Loss Portfolio Transfers and Adverse Development Covers: A capital efficient mechanism under Solvency II

Loss Portfolio Transfers and Adverse Development Covers: A capital efficient mechanism under Solvency II

Loss Portfolio Transfers and Adverse Development Covers: A capital efficient mechanism under Solvency II 520 265 Qasim Akbar

Optimal use of capital has become a regular and key feature of (re)insurance company agenda across the management spectrum.

The impetus, driven heavily by Solvency II (SII), has created the need for innovative solutions to more efficiently deploy capital and maximise risk adjusted shareholder returns.

Loss portfolio transfers (LPTs), combined with Adverse Development Covers (ADCs), can be a relatively uncomplicated way for risk carriers to reduce their solvency capital requirements, and enhance liquidity to invest in more profitable activities.

A well-established form of finite reinsurance, businesses typically look at these structures when they want to smooth out the peaks and valleys of claim payments. By spreading financial risks out over scheduled premium payments, they can better budget these expenses. Furthermore, firms looking to discontinue a product/business operation, going out of business (or into run-off), or merging with another, may seek such a transfer to eliminate liabilities that it no longer has the desire nor capability to manage.

Why Loss Portfolio Transfers?

Loss portfolio transfers were originally developed to allow primary insurers to reinsure a limited layer of liability for specified blocks of reserves. After the transfer, liability for the losses incurred need no longer be shown on cedants’ balance sheets, strengthening them without necessarily transferring underwriting risk. The impact of LPT contracts on incurred losses can be assessed under SII’s Standard Formula.

Solvency II is in many ways driven by the concept of volatility around best-estimate cashflows, and deal design needs to be framed around this, to demonstrate to all parties that the benefits are real.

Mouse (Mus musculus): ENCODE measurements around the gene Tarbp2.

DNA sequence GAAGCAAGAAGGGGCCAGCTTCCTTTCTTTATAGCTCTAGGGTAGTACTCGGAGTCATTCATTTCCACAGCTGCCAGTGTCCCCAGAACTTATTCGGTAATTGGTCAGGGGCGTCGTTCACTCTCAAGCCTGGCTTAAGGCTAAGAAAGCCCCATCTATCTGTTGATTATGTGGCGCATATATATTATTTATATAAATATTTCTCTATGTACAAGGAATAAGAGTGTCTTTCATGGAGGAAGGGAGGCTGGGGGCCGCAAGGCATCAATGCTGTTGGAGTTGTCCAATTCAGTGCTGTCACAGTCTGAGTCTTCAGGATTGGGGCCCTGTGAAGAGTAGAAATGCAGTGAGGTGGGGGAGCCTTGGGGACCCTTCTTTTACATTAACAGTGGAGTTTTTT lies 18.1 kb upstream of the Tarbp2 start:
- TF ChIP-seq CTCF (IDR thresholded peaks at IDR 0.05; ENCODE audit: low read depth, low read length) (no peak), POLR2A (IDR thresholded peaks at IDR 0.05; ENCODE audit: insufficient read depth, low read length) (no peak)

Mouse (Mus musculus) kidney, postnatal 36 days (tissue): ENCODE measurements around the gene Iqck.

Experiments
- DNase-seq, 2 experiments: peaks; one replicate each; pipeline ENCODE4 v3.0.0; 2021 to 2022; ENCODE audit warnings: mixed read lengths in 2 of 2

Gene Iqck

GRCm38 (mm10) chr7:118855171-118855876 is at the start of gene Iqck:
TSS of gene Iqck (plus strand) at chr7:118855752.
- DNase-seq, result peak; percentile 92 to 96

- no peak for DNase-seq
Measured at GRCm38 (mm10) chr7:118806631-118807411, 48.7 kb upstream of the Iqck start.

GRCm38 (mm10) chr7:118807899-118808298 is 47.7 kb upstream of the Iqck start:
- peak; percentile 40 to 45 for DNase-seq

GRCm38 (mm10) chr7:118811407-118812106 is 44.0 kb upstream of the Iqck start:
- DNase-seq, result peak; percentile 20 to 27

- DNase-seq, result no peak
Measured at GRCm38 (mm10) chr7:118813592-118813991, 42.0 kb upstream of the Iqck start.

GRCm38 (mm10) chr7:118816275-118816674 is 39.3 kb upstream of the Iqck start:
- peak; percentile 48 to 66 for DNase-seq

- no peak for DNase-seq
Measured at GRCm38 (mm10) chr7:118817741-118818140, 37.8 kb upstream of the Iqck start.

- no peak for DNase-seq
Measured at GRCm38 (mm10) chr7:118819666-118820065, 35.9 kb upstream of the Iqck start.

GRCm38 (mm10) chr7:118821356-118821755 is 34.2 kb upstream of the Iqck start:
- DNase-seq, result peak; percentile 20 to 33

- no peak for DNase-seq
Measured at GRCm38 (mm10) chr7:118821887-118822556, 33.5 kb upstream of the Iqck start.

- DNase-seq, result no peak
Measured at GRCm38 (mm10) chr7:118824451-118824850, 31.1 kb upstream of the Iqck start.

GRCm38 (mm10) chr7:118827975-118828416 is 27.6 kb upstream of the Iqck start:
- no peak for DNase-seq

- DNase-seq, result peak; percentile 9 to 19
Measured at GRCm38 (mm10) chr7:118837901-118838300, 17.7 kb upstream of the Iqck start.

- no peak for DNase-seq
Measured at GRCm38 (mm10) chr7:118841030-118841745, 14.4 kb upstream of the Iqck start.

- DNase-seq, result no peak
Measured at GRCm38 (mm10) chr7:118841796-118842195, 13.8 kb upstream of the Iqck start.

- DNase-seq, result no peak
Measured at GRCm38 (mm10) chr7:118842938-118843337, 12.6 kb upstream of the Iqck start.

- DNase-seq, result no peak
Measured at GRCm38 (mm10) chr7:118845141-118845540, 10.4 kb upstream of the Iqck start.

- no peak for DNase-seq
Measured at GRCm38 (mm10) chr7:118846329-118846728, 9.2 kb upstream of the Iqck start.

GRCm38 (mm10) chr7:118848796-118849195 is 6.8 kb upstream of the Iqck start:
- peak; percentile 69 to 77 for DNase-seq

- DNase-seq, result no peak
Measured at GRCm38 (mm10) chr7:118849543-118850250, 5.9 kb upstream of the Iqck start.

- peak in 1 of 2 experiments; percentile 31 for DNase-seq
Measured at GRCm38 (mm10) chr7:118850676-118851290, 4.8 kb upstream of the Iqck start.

Stakeholders include the cedant, the reinsurer, the Actuarial Function Holder (AFH), the auditors, the regulators, and, not least, the reinsurance broker who is facilitating the deal. Depending on the answers to the questions above, we are able to model the impact of the deal appropriately on all aspects of the SII technical requirements and ensure that the post-deal position does not violate the rules governing the Pillar 1 calculation concept.

 

Depending on the agreed structure, the reinsurer assumes risk transfer, timing, and/or investment risk, but usually has a commutation clause for unexpected claims development. Today, even some of that risk is removed as deals are now often structured on a funds-withheld basis.

Well-considered and properly designed Loss Portfolio Transfers/Adverse Development Covers treaties are typically a good deal both for buyers and sellers. As a result, traditional risk carriers are increasingly favouring these structured solutions as an active capital management tool. The non-linear nature of the Pillar 1 Solvency II calculation means that further efficiencies can be found by combining it with other structures, such as subordinated debt, traditional reinsurance and reduced risk assumption, among others.

Key considerations of the contract

  • Is the deal on a risks-attaching or losses-occurring basis?
  • Will funds be ring-fenced or transferred to the reinsurer?
  • Are the parties planning to commute the deal at some point in the future?
  • Does the deal add or reduce uncertainty on the cedant’s balance sheet?
  • What is the added value, and how is it demonstrated?

When modelling the benefit of these deals, cost is a very clear consideration to take account of. Working with the right broker, the design of LPT/ADC treaties can be optimised to achieve maximum capital benefits at a minimal cost, whilst ensuring auditors and regulators are satisfied with the deal structure.

For example, an LPT deal written on a risks-attaching basis can provide not only reserve-risk reduction, but may also yield benefits under the premium-risk measure. That is certainly worth considering when the business involved is volatile in nature.

It is also worth noting that SII’s Standard Formula risk charges still apply after the deal is in place. When an loss portfolio transfers leads to a reduction in volatility, scope may exist to consider Undertaking-Specific Parameters (USPs).

When all parties involved cooperate to create a balanced LPT/ADC structure, the deals can add immense value by providing additional profitability for all stakeholders. That, in turn, should help the insurance sector to flourish.